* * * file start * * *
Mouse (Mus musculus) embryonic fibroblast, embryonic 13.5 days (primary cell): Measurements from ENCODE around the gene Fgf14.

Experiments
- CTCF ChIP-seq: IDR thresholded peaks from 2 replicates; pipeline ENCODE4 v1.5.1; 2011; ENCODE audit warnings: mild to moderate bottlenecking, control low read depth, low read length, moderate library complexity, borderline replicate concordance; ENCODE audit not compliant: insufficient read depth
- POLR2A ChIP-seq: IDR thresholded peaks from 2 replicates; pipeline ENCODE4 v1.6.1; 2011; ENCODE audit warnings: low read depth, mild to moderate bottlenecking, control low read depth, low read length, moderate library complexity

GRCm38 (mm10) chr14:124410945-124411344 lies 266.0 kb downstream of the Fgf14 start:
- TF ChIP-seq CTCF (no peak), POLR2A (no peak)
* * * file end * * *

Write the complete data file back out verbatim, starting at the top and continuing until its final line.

Mouse (Mus musculus) embryonic fibroblast, embryonic 13.5 days (primary cell): Measurements from ENCODE around the gene Fgf14.

Experiments
- CTCF ChIP-seq: IDR thresholded peaks from 2 replicates; pipeline ENCODE4 v1.5.1; 2011; ENCODE audit warnings: mild to moderate bottlenecking, control low read depth, low read length, moderate library complexity, borderline replicate concordance; ENCODE audit not compliant: insufficient read depth
- POLR2A ChIP-seq: IDR thresholded peaks from 2 replicates; pipeline ENCODE4 v1.6.1; 2011; ENCODE audit warnings: low read depth, mild to moderate bottlenecking, control low read depth, low read length, moderate library complexity

GRCm38 (mm10) chr14:124410945-124411344 lies 266.0 kb downstream of the Fgf14 start:
- TF ChIP-seq CTCF (no peak), POLR2A (no peak)